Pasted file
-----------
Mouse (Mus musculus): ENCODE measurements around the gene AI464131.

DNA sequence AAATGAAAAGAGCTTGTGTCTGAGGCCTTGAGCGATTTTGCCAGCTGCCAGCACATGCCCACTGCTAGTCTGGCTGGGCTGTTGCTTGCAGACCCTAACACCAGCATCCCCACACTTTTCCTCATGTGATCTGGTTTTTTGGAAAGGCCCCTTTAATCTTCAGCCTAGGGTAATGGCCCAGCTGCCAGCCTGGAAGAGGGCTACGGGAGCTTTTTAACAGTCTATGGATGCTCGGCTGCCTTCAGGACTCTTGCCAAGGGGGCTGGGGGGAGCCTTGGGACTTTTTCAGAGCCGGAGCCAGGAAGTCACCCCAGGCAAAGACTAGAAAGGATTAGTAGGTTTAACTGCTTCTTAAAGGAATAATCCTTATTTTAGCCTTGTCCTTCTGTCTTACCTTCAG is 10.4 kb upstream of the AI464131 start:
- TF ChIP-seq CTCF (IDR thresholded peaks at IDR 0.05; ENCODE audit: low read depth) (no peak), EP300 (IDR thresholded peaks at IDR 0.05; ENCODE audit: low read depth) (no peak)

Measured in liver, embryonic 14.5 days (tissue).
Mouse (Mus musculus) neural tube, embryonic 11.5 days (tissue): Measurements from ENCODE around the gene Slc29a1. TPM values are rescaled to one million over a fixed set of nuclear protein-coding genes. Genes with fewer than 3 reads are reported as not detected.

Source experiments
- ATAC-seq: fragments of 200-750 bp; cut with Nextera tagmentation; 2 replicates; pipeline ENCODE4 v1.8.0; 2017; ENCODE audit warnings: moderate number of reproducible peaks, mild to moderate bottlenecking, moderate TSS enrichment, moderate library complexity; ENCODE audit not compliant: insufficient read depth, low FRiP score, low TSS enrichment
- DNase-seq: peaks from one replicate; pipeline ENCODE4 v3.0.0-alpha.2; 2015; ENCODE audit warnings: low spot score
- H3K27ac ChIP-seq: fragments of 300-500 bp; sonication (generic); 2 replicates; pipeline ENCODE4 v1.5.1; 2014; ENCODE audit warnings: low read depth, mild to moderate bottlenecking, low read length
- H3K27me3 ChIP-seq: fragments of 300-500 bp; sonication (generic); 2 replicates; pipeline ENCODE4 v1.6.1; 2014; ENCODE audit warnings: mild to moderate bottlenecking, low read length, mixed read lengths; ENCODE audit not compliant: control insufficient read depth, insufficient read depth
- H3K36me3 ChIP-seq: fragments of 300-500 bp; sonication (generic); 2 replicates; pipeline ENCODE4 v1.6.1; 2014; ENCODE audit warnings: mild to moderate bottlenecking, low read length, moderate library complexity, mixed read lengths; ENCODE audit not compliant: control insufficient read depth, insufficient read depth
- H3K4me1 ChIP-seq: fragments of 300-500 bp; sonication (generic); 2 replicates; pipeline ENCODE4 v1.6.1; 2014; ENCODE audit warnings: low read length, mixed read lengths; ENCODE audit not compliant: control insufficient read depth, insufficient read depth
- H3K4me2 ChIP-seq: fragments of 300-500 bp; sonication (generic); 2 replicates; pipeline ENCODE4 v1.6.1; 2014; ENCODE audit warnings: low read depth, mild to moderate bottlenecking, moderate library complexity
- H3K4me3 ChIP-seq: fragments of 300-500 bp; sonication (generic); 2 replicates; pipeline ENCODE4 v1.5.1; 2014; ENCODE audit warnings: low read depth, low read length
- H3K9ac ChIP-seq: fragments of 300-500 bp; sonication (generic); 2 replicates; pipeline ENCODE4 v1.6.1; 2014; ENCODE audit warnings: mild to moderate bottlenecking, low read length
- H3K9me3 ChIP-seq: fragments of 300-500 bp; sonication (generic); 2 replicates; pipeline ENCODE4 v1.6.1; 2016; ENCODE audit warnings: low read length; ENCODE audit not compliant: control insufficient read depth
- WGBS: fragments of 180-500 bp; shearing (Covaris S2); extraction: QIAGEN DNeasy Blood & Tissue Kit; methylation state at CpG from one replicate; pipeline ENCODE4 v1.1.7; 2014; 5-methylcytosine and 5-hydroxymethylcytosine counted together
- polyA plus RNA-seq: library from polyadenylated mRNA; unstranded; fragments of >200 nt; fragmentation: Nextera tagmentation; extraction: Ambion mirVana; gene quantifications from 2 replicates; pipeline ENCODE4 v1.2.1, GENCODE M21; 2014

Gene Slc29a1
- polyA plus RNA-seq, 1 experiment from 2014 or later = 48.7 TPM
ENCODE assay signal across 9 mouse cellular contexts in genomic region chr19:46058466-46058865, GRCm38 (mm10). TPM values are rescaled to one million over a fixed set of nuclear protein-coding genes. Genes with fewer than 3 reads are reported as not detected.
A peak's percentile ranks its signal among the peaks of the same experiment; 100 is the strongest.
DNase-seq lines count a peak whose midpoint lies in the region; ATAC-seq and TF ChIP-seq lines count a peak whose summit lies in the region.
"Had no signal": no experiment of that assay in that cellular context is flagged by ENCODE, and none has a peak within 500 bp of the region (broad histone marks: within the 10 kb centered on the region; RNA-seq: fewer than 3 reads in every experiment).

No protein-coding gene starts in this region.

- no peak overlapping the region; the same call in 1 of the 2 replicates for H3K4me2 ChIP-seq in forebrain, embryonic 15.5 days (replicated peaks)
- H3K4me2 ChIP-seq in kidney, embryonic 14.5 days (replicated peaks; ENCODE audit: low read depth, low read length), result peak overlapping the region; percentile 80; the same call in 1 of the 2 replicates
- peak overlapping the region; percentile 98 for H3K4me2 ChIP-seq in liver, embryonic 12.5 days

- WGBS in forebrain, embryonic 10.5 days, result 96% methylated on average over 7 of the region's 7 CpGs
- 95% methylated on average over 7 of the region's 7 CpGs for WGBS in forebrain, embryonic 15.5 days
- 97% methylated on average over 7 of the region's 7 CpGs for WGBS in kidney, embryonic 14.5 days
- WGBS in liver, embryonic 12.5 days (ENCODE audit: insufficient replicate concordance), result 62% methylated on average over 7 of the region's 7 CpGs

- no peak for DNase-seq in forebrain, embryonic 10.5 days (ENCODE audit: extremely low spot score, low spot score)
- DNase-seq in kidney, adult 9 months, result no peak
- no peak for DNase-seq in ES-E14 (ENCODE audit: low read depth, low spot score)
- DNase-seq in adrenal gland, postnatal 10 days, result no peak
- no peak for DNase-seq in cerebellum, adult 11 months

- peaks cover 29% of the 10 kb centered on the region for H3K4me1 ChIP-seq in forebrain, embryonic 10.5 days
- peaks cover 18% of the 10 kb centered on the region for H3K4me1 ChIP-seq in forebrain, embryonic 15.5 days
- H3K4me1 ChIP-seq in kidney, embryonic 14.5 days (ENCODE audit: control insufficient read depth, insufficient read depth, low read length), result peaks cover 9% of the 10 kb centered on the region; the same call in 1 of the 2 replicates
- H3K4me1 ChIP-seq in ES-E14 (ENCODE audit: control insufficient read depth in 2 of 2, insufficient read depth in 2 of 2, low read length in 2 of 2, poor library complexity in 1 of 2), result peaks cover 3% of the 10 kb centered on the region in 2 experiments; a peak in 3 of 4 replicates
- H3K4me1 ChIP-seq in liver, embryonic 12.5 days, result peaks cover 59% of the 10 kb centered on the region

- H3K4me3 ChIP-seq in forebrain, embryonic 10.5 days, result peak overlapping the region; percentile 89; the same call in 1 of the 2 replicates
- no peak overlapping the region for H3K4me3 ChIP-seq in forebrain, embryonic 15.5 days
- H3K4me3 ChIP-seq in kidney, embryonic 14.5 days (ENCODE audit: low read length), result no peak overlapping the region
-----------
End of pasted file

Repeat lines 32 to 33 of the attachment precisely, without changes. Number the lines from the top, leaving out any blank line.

- WGBS in liver, embryonic 12.5 days (ENCODE audit: insufficient replicate concordance), result 62% methylated on average over 7 of the region's 7 CpGs

- no peak for DNase-seq in forebrain, embryonic 10.5 days (ENCODE audit: extremely low spot score, low spot score)